Your kids will think you are "The Coolest"

You're welcome,

The Lunch Lady

Saturday, June 15, 2013

Square Foot Gardening Explained

I make my plants "toe the line."

A line of jute.

Square Gardening is a great way to do Raised Bed Gardening because it offers the backyard gardener a way to fit a lot of plants into a small & more compact space.

I confess that I didn't know much about it either till I saw it on Pinterest.

So far, I LOVE it!.

It's a great concept. It minimizes weeds, gives your plants sufficient space to grow, and makes everything neat and tidy.

I like neat and tidy.

Every square is 12" by 12" which is an "American square foot" for all of you lovely non-Americans that (actually) read my blog. (Hellooo! I'm glad you are here!)

That is 30.48 cm by 30.48 cm.  As much as I love the metric system, I think I like the "foot" idea a bit better here.

The idea is that each square foot is allotted "so many" plants depending on the type of vegetable. For example, you can plant 9 beets, 9 beans, 9 peas, but only 1 tomato, 1 pepper, 1 zucchini.  (There are PLENTY of charts out there if you need specific vegetable information.)

So the plants that get rather large need all the nutrients in that square foot of garden.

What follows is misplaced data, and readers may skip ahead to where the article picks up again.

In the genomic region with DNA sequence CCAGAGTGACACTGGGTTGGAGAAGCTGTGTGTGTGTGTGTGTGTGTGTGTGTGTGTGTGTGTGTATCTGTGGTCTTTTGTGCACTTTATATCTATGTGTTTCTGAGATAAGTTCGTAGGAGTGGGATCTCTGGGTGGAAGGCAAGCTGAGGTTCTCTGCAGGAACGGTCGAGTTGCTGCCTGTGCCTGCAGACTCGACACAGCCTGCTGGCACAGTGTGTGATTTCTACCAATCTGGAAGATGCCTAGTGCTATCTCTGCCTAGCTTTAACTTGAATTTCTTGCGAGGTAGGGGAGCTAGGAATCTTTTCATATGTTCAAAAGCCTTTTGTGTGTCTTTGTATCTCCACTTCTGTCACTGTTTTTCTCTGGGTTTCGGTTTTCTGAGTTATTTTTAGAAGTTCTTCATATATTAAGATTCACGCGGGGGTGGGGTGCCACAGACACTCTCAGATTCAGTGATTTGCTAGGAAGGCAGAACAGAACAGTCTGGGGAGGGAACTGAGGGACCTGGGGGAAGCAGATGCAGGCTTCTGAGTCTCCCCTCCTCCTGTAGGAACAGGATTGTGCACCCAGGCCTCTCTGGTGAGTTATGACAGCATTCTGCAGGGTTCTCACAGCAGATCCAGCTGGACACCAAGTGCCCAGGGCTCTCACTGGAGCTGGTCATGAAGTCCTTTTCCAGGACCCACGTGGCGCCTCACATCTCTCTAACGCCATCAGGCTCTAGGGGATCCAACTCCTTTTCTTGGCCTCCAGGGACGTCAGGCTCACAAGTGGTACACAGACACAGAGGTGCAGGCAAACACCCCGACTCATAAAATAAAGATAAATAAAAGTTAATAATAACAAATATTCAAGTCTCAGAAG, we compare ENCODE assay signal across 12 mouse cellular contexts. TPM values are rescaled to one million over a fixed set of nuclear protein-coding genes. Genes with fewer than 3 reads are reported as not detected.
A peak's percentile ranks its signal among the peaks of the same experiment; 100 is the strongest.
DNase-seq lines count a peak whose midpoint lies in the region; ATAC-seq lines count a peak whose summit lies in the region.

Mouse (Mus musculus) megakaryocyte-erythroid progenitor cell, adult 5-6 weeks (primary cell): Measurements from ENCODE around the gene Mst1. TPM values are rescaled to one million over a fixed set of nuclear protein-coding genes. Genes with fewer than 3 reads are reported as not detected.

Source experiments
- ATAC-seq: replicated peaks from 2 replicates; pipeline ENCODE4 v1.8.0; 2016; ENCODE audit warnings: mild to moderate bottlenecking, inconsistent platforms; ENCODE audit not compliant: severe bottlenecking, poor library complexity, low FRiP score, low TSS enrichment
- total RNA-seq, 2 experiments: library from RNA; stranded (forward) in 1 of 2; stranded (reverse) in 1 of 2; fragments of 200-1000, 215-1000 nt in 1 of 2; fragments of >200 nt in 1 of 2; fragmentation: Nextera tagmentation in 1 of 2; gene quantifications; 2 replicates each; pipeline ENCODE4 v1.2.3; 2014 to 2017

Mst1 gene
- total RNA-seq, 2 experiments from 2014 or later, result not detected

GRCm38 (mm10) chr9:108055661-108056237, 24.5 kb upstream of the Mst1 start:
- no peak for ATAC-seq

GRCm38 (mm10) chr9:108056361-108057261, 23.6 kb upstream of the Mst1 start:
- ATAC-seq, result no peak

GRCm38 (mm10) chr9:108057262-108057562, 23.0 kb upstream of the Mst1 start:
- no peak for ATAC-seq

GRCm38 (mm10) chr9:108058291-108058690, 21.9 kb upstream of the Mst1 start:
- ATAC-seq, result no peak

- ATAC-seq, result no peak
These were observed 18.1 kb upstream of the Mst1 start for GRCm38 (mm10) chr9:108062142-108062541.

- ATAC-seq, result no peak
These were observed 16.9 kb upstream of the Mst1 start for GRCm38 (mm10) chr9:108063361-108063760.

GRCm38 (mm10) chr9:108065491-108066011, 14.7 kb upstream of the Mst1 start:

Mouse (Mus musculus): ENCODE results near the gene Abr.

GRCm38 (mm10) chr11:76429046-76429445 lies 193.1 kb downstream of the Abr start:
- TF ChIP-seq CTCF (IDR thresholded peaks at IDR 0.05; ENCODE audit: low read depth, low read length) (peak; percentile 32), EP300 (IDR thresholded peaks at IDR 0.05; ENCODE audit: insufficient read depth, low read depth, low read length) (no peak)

Every plant has their own spot which is quite handy when you first plant them and they are bit hard to recognize. I made a chart on paper and marked off where, when, and what I planted.  We used the chart for the younger boys "Science" homeschooling project.

Some vegetables, like Mesclun lettuce, are sprinkled liberally.  I try to plant different squares at different weeks so that I have a constant source of certain vegetables.  I planted the beans 1-2 weeks apart.

I planted a lot of vegetables from seed but unfortunately, all my tomato plants got stunted so I bought a few from an organic farm.

Next year, I'm pretty sure I'm just going to buy a bunch of my plants already started, such as all my tomatoes and peppers.

Another great idea is "Companion Planting."  More to come on that later!

The Lunch Lady

Friday, June 14, 2013

Raised Garden Beds

I have an INCREDIBLY handy husband. For weeks, I was pinning raised garden bed ideas on Pinterest. He takes one look at a picture and pretty much knows exactly what to do. Mind baffling.

 We took a late-night trip to Home Depot which, unfortunately, was qualifying as a mini-date for us because of his busyness lately.
I'll take what I can get!

We turned this into our Science Project for the younger 2 boys that we are homeschooling. Everyone helped!

We decided on building 3 boxes that are each 50 sq ft.

There's some math, engineering, and physics involved here!

And a random basketball.

Once the boxes were built, the younger 2 boys and I grabbed some staple guns & leftover landscaping cloth we had sitting in the shed

We cut and stapled the cloth to fit into the bottom of the box, right over the current grass.
Our goal was to use the "Lasagna Method" for our raised bed gardens, adding layers that decompose over time. This gives us control over the quality of the soil and limits weeds.

Next, we dumped in about 3-4 bags of leftover bagged leaves from the previous Fall. They had been stored in our shed. We kind of missed putting them all out for leaf pickup. What a happy accident!

Leaves are a great base for these beds. They will decompose over time but provide nice aeration for the roots right now.

I also added a layer of newspaper before the leaves went in.